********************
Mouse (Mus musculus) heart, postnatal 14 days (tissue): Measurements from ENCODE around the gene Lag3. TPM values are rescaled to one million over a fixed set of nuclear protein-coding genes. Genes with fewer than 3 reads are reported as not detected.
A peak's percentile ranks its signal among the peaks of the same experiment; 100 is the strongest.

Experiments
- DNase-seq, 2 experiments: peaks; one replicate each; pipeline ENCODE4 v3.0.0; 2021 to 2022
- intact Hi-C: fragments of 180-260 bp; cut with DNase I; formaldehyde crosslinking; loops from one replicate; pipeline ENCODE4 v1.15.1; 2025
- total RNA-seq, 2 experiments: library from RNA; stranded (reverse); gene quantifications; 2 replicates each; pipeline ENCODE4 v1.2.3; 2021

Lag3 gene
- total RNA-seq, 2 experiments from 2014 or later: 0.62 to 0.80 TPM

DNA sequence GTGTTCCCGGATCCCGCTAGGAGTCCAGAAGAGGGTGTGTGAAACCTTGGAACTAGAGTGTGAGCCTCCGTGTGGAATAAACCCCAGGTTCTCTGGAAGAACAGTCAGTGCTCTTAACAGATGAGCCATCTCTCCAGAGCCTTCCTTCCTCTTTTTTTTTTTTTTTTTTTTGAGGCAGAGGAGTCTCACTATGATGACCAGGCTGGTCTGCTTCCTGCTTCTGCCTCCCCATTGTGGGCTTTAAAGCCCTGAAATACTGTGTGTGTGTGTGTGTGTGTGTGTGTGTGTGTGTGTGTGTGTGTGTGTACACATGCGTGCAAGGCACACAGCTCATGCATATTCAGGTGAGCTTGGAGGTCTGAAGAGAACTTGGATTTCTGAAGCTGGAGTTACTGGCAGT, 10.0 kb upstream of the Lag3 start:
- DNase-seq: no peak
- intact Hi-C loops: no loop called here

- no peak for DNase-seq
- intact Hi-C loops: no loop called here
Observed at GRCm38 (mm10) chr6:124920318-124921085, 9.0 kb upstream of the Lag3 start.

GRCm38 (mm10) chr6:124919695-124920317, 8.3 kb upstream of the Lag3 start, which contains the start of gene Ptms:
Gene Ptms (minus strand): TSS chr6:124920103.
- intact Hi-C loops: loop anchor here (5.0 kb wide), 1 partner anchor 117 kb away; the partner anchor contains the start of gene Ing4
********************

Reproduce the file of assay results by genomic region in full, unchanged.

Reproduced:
Mouse (Mus musculus) heart, postnatal 14 days (tissue): Measurements from ENCODE around the gene Lag3. TPM values are rescaled to one million over a fixed set of nuclear protein-coding genes. Genes with fewer than 3 reads are reported as not detected.
A peak's percentile ranks its signal among the peaks of the same experiment; 100 is the strongest.

Experiments
- DNase-seq, 2 experiments: peaks; one replicate each; pipeline ENCODE4 v3.0.0; 2021 to 2022
- intact Hi-C: fragments of 180-260 bp; cut with DNase I; formaldehyde crosslinking; loops from one replicate; pipeline ENCODE4 v1.15.1; 2025
- total RNA-seq, 2 experiments: library from RNA; stranded (reverse); gene quantifications; 2 replicates each; pipeline ENCODE4 v1.2.3; 2021

Lag3 gene
- total RNA-seq, 2 experiments from 2014 or later: 0.62 to 0.80 TPM

DNA sequence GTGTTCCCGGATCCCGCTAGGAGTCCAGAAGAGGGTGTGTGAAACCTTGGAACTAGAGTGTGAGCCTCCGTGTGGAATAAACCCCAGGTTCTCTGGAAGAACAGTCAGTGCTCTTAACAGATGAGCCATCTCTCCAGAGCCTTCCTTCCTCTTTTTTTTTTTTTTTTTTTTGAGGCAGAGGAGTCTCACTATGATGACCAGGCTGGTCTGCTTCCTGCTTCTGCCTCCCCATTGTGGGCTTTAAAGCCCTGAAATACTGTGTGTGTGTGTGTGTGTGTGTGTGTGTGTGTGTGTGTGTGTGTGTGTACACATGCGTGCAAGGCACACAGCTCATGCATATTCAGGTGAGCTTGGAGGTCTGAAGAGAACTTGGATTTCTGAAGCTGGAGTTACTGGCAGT, 10.0 kb upstream of the Lag3 start:
- DNase-seq: no peak
- intact Hi-C loops: no loop called here

- no peak for DNase-seq
- intact Hi-C loops: no loop called here
Observed at GRCm38 (mm10) chr6:124920318-124921085, 9.0 kb upstream of the Lag3 start.

GRCm38 (mm10) chr6:124919695-124920317, 8.3 kb upstream of the Lag3 start, which contains the start of gene Ptms:
Gene Ptms (minus strand): TSS chr6:124920103.
- intact Hi-C loops: loop anchor here (5.0 kb wide), 1 partner anchor 117 kb away; the partner anchor contains the start of gene Ing4